‘Clock’ Updates ‘Rosemary’s Baby’ For The Millennial Audiences

The beginning of Clock plays almost like a parody as Ella Patel (Dianna Agron) is at a baby shower for a friend when all the other women are going on and on about motherhood and having babies. She hides her dislike, eye rolls and frustration from them before she is asked the one question most married women are asked, “When is she having a child?”

In 2023, a year after the overturning of Roe v. Wade, women are facing more problems now than they did 50 years ago. Who’s business is it really if wome have children or not? People are still living in the past where any woman who doesn’t get married by the time they’re 30 is an “old maid.” Ella is 37. If she doesn’t want to have children, that’s her business. And people should respect that.

She’s a successful building designer and developer. She’s married to a modelesque husband, Aidan (Jay Ali), who is a doctor. Of course, the movie’s social commentary is that while men can be successful, women have to put their lives on hold to be mothers. So, when Aidan recommends she sees a new doctor for a breast cancer screening. And the doctor talks about how her biological clock is ticking.

But Ella feels that maybe her clock isn’t working, i.e. that she’s not able to have children physically, which explains her lack of interest. The doctor recommeds Dr. Elizabeth Simmons (Melora Hardin) who is conducting new experiments on women to have children. So, under the guise of leaving town to handle a work project, she goes to visit Dr. Simmons at her facility.

Ella starts taking presciption pills from Dr. Simmons that will act as hormones. But Ella begins to start hallucinating, seeing bugs everywhere and a tall woman (Rosa Gilmore) but Dr. Simmons assures her the woman doesn’t exist. She’s also subjected to strange experiments, such as sensory deprevation, which Simmons compliments her on lasting the longest. Any bets Simmons does that to everyone? The question is what exactly is happening and more important will she get pregnant.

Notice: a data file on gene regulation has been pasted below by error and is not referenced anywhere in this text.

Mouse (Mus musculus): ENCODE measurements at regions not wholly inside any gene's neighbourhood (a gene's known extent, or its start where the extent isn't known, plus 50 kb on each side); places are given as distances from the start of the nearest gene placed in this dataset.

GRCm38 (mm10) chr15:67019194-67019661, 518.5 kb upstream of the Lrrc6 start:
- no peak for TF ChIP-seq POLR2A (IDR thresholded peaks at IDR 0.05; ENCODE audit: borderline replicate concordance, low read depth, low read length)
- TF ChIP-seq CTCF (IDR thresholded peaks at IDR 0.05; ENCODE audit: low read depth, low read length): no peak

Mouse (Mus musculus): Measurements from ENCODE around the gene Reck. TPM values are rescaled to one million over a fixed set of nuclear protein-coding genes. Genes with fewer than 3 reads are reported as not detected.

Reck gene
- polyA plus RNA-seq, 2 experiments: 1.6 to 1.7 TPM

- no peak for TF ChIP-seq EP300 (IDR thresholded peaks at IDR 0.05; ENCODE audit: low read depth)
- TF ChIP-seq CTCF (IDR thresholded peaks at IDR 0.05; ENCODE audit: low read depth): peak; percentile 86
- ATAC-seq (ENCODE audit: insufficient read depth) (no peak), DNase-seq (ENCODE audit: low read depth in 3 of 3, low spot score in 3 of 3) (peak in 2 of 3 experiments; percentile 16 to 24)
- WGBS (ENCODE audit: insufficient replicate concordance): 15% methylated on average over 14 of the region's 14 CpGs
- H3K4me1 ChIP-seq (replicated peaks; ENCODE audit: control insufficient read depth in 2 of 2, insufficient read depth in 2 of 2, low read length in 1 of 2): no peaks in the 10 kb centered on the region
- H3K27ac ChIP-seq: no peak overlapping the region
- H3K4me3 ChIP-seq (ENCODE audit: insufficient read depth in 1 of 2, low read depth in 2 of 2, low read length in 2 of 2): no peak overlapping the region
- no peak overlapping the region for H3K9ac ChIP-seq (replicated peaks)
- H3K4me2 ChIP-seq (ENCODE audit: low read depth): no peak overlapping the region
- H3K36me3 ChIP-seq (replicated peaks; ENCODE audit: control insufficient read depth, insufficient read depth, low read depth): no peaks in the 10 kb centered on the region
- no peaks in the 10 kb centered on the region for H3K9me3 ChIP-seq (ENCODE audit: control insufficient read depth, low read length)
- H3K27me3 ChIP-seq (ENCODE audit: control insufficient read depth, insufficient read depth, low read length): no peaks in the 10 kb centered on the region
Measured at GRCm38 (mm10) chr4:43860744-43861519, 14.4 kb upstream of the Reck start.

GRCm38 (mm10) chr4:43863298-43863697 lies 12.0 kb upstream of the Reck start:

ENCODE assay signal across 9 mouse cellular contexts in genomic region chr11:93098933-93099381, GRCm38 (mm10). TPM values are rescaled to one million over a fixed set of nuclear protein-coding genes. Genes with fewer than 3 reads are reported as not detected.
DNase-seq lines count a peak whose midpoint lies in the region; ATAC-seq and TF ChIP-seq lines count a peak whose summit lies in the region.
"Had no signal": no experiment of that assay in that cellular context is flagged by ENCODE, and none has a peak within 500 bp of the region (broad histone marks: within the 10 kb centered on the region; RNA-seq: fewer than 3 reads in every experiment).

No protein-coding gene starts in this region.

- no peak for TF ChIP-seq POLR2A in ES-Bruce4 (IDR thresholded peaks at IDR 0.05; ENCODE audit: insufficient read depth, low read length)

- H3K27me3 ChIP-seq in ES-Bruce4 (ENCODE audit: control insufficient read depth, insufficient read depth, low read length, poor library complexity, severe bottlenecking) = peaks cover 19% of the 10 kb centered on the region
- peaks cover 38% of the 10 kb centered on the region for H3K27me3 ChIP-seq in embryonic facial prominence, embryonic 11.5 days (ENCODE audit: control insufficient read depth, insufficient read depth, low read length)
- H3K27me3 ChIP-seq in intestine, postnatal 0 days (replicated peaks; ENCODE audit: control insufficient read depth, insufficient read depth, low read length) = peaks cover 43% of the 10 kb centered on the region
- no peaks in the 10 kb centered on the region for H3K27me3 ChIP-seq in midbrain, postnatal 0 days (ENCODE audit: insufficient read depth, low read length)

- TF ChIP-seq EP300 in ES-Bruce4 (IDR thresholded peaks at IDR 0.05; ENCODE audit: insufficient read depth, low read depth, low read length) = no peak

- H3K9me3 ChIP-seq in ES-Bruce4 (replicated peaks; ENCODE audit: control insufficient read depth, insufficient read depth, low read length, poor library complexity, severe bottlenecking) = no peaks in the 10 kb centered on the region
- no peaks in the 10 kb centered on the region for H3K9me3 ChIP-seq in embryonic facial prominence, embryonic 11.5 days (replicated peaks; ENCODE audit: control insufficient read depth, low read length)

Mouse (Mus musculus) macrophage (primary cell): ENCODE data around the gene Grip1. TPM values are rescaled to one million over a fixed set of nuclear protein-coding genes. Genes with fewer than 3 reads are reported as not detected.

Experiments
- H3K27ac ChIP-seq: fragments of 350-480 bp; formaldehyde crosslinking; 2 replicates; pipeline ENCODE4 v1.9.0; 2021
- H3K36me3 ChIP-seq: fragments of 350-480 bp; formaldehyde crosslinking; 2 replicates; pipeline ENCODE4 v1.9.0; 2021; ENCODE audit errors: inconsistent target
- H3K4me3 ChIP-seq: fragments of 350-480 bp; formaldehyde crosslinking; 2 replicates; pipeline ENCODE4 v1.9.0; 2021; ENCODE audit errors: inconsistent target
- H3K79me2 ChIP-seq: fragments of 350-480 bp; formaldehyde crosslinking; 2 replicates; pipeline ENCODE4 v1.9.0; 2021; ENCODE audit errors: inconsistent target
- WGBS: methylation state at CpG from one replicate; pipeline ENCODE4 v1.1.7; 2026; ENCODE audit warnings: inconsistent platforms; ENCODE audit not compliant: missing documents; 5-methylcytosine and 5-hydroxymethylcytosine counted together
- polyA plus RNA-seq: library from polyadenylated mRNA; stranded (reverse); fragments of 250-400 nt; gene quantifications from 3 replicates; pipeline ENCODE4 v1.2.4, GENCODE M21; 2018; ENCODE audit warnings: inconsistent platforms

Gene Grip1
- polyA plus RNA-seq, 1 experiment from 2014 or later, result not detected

Just like Rosemary’s Baby, the movie deals with how society treats women. If Mia Farrow’s Rosemary was treated like a child rather than a stay-at-home wife, Ella is often guilted into feeling like she’s selfish. But, then again, aren’t women who are mothers a little selfish themselves as they get attention and gifts. Who really is benefitting from a pregnancy and birth – the mother or the child?

Her father, Joseph (Saul Rubinek) is caring but even he is pushing her into having a child. Joseph is the grandson of Holocaust survivors and that also weighs heavy on her. One of the movie’s best sequence is where Ella talks with Dr. Simmons about how she isn’t prepared to be covered in a child’s vomit and constantly smelling bowel movements. She says she doesn’t see this as a reward.

While most people Ella’s age are worried about having money to raise a money, both Ella and Aidan seem well off. But even if you’re well off, don’t you deserve to have a choice on what happens? Hardin is nice playing Dr. Simmons in a creepy role where she never raises her voice but there’s something sinister behind every word she says. I equate her to Nurse Ratched in that she thinks she’s doing the right thing for people. She has to convince other women to have children.

Agron is also great as she thinks she’s going mad as the treatment she’s under. The movie kinda plays on some tropes such as the hysteria Rosemary and others dealt with. But at least Rosemary was pregnant and her behavior could’ve been excuse on her hormones. Not to give much away, there is a certain implant Ella gets that might have some men crossing their legs later in the movie.

Not much is given to Ali as Aidan but he has a secret that is revealed and some things are pretty obvious. This is writer/director Alexis Jacknow’s first feature movie. She sets a good mood here and I’m sure she’s writing from experience at some times. However, the movie sets up some good ideas but still feels like it’s asking some questions it doesn’t later answer. There’s way too much over use of clocks here. But I think many women will find this movie very relatable.

What do you think? Please comment.

Published by bobbyzane420

I'm an award winning journalist and photographer who covered dozens of homicides and even interviewed President Jimmy Carter on multiple occasions. A back injury in 2011 and other family medical emergencies sidelined my journalism career. But now, I'm doing my own thing, focusing on movies (one of my favorite topics), current events and politics (another favorite topic) and just anything I feel needs to be posted. Thank you for reading.

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